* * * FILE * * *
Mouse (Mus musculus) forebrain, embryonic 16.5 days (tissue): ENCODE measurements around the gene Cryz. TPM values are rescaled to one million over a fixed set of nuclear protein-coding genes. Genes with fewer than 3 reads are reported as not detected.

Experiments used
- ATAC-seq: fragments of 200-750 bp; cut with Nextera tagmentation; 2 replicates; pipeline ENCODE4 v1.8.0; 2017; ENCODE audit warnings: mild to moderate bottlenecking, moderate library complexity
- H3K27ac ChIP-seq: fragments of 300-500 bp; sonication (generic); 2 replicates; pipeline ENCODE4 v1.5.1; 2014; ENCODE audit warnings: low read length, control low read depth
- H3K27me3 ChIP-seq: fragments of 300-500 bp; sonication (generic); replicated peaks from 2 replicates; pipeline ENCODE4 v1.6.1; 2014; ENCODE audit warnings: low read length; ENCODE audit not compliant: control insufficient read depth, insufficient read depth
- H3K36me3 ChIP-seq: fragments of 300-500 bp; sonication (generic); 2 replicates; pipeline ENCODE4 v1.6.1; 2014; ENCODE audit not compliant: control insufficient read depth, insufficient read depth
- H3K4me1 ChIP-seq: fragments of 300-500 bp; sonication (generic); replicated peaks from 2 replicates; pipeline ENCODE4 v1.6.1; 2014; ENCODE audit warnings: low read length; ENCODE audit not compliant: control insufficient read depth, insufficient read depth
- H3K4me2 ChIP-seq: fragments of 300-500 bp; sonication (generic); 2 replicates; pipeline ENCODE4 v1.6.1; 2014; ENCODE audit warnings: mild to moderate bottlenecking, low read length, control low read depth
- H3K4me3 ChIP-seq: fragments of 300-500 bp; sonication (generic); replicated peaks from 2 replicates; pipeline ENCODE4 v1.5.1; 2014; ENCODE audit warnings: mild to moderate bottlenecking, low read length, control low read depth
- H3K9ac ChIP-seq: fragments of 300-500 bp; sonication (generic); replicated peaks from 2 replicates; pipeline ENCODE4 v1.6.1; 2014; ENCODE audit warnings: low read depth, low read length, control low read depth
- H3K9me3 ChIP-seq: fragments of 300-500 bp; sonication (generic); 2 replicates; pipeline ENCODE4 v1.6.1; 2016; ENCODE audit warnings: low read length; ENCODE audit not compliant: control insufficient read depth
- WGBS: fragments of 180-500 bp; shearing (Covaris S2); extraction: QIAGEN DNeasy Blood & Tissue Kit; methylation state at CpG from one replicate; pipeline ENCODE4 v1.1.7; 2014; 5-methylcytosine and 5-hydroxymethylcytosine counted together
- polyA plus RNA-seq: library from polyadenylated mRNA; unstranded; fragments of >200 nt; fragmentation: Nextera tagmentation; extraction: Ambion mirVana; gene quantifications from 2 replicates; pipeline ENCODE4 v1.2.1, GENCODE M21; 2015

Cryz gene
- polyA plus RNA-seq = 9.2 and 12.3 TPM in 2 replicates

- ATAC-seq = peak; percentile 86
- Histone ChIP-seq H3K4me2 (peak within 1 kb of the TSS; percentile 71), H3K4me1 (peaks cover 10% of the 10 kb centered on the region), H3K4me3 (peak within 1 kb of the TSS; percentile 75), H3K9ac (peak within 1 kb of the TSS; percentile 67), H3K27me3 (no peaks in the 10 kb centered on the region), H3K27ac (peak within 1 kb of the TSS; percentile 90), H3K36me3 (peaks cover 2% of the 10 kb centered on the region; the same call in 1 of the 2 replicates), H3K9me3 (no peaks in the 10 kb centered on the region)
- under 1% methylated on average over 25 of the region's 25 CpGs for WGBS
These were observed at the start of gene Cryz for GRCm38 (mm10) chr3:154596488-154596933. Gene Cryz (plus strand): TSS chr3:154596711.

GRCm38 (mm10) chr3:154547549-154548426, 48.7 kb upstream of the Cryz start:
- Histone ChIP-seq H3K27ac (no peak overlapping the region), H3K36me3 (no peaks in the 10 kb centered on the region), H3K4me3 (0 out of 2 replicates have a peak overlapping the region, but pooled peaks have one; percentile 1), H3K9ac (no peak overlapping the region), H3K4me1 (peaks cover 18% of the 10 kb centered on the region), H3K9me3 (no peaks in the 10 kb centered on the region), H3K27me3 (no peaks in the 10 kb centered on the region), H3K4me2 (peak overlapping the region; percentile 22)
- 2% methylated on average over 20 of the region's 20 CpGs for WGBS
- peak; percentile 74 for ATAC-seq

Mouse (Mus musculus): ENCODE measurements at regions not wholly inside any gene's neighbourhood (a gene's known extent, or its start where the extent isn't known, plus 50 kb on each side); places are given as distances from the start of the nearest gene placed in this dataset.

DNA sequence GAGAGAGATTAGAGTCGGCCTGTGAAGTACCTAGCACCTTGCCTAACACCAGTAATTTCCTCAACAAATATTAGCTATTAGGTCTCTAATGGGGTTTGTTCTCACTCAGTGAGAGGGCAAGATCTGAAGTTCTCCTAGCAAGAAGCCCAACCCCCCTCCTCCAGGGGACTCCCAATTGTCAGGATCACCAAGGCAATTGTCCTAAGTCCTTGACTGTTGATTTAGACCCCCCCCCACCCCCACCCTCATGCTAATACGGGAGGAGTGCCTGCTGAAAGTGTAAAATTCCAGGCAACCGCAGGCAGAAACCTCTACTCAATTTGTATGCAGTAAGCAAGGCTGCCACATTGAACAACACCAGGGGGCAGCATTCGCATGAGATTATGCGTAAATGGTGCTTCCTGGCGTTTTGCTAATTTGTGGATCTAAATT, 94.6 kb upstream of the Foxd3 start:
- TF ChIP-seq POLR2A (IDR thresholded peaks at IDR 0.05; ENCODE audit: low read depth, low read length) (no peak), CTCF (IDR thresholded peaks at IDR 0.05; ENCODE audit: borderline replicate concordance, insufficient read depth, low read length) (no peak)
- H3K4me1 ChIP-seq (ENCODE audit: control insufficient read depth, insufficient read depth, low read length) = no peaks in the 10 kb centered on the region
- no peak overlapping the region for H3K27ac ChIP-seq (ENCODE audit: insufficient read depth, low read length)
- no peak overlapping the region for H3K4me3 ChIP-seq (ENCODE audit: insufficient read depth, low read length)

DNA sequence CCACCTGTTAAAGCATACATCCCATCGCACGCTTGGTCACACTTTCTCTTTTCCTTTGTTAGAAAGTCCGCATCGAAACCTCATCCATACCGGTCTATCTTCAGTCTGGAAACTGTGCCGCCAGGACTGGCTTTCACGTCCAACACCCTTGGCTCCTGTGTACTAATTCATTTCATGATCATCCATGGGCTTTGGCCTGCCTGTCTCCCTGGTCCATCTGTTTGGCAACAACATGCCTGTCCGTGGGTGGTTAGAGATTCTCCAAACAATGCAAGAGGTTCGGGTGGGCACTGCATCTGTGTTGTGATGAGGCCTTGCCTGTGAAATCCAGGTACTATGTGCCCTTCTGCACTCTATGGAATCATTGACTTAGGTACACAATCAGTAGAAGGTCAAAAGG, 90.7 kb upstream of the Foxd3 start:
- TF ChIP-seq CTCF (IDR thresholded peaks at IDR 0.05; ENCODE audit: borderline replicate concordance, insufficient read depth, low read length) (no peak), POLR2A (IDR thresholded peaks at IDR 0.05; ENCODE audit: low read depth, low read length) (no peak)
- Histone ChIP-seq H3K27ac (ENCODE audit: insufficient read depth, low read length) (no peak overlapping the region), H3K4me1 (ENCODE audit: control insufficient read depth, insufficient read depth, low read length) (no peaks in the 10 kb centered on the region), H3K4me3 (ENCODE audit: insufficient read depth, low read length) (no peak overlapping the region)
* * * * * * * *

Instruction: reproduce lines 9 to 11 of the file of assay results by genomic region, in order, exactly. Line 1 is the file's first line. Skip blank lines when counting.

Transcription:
- H3K4me3 ChIP-seq: fragments of 300-500 bp; sonication (generic); replicated peaks from 2 replicates; pipeline ENCODE4 v1.5.1; 2014; ENCODE audit warnings: mild to moderate bottlenecking, low read length, control low read depth
- H3K9ac ChIP-seq: fragments of 300-500 bp; sonication (generic); replicated peaks from 2 replicates; pipeline ENCODE4 v1.6.1; 2014; ENCODE audit warnings: low read depth, low read length, control low read depth
- H3K9me3 ChIP-seq: fragments of 300-500 bp; sonication (generic); 2 replicates; pipeline ENCODE4 v1.6.1; 2016; ENCODE audit warnings: low read length; ENCODE audit not compliant: control insufficient read depth